Tackling children and young people's health: How ICSs are taking action

NHSE develops bedside genetic test to help prevent deafness in babies

NHS England has developed and piloted a ‘world-first’ genetic test that could save the hearing of hundreds of babies each year, the organisation says. 

The bedside machine works by identifying whether a critically ill baby admitted to intensive care has a gene that could result in permanent hearing loss if treated with a common emergency antibiotic – known as Gentamicin.  

The new swab technique – which can be successfully employed within 25 minutes – would replace a test that NHSE says traditionally took days to complete. 

According to NHS England, the genetic test means babies found to have the genetic variant can be given an alternative antibiotic within the ‘golden hour,’ which could save the NHS £5 million a year by reducing the need for hearing interventions, such as cochlear implants.  

Stephen Powis, National Medical Director, commented: “The successful trial of this bedside test is fantastic news for the hundreds of babies – and their parents – who would otherwise lose their hearing when given this common antibiotic in intensive care situations.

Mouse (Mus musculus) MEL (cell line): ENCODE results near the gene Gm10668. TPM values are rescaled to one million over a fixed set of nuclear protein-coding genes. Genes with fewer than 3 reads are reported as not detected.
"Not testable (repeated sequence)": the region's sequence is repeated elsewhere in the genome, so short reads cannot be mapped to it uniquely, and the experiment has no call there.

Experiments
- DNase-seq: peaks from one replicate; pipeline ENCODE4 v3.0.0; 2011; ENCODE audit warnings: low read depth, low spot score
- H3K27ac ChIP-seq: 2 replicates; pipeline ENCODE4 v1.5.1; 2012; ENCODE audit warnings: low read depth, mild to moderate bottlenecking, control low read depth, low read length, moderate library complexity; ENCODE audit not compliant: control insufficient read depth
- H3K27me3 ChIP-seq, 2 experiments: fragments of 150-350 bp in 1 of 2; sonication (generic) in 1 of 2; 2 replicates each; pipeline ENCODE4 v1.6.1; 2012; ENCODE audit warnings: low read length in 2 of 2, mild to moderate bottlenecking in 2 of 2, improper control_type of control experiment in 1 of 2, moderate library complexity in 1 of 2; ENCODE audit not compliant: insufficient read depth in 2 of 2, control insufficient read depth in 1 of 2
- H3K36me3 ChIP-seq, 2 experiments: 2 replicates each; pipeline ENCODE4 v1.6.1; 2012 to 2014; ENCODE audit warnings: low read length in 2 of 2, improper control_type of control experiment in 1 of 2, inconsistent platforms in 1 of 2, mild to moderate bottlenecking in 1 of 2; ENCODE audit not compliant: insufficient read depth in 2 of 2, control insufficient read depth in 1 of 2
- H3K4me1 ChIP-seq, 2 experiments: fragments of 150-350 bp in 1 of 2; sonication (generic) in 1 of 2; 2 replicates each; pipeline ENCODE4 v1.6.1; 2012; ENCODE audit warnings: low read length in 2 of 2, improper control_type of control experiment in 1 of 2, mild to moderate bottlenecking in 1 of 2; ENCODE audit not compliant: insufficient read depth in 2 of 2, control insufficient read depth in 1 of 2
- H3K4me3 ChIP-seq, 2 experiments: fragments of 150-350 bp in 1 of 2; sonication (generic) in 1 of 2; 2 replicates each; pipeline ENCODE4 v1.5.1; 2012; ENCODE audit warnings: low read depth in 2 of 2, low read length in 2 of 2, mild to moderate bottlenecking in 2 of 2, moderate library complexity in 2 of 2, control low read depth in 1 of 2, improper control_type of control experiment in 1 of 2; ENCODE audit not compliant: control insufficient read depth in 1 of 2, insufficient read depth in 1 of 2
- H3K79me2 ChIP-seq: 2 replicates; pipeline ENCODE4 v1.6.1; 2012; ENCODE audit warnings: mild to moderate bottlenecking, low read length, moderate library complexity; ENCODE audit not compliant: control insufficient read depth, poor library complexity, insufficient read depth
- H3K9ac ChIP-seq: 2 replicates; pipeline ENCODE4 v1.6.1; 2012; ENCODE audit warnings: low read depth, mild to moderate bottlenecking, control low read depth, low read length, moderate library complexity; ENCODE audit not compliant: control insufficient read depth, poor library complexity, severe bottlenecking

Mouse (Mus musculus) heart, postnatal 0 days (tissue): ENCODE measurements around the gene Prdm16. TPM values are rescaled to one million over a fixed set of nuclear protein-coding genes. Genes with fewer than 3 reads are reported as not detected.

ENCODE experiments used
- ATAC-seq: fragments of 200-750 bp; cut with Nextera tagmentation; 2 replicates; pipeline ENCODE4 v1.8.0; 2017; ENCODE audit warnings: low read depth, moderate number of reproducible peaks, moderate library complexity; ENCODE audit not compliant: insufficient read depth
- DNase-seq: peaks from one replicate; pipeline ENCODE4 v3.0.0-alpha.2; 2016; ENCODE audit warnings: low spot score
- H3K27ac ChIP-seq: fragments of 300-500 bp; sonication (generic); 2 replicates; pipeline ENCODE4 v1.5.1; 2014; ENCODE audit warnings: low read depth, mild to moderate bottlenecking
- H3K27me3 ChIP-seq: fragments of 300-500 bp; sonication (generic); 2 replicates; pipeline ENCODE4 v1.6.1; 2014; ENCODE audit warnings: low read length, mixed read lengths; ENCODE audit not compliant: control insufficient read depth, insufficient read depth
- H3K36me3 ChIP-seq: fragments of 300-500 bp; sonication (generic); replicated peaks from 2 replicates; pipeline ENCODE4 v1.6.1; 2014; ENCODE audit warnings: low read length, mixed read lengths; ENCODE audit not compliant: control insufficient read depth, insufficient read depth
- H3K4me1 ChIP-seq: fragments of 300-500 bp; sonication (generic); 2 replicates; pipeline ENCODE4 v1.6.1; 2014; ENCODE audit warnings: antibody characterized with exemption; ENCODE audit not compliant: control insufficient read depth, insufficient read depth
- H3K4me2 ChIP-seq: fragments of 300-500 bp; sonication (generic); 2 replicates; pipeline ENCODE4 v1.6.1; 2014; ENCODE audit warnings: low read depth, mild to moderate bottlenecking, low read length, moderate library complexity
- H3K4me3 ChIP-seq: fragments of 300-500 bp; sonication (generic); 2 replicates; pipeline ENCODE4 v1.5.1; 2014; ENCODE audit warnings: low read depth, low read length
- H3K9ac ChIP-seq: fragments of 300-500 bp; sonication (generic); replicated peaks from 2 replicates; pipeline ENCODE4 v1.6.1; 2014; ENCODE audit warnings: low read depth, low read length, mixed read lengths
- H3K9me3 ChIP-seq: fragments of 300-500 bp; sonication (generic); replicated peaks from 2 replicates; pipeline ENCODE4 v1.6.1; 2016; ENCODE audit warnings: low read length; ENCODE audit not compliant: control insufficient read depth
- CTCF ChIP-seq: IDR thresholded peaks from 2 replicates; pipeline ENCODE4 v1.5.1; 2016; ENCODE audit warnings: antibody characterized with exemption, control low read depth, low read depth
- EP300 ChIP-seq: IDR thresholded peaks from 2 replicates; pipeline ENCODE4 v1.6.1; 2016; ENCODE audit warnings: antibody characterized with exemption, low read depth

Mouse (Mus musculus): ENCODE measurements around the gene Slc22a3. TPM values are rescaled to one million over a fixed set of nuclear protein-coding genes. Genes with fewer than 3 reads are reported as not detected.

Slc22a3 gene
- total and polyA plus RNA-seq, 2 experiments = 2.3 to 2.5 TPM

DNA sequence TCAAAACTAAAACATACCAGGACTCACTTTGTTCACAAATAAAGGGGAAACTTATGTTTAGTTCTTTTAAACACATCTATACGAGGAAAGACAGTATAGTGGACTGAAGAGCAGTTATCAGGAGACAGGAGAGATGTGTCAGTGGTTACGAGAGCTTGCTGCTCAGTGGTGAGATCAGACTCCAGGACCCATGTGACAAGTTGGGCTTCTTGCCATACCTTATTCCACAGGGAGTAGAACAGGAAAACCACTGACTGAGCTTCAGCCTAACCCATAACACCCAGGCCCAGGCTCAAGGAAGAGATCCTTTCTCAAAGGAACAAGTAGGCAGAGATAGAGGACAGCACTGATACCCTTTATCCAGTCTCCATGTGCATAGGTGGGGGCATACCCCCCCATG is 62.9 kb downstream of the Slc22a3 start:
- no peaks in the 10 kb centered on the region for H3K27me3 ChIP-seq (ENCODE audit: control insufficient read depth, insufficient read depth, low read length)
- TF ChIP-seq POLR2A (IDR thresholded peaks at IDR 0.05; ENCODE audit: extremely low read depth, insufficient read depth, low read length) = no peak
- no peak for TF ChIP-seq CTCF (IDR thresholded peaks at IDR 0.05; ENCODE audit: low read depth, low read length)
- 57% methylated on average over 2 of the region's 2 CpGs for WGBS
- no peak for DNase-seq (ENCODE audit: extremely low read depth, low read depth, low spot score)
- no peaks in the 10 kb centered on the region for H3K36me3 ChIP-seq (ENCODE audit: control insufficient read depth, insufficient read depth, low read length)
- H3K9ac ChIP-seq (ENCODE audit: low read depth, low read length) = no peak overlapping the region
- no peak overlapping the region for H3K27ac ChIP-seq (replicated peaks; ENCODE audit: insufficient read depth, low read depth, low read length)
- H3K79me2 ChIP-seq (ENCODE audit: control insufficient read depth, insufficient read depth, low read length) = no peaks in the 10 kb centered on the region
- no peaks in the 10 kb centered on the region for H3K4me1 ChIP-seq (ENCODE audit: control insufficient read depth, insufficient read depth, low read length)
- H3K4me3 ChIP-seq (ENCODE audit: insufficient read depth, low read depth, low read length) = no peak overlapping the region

“Through world-class innovation, the NHS is delivering cutting edge treatments to save and improve patients’ lives as well as delivering on the commitments of the NHS Long Term Plan.” 

Professor Dame Sue Hill, Chief Scientific Officer for England and Senior Responsible Officer for Genomics, added: “Genomic medicine is transforming healthcare, and this is a powerful example of how genetic testing can now be done extremely quickly and become a vital part of triage – not only in intensive care but across our services.

“It also shows the importance of thinking about how advances in technology can rapidly transform how we use genomics closer to care for our patients.” 

In other NHS-related news, NHS England has shared its’ five-year autism research strategy and has rolled-out its Spring COVID vaccination programme for people aged 75 and over.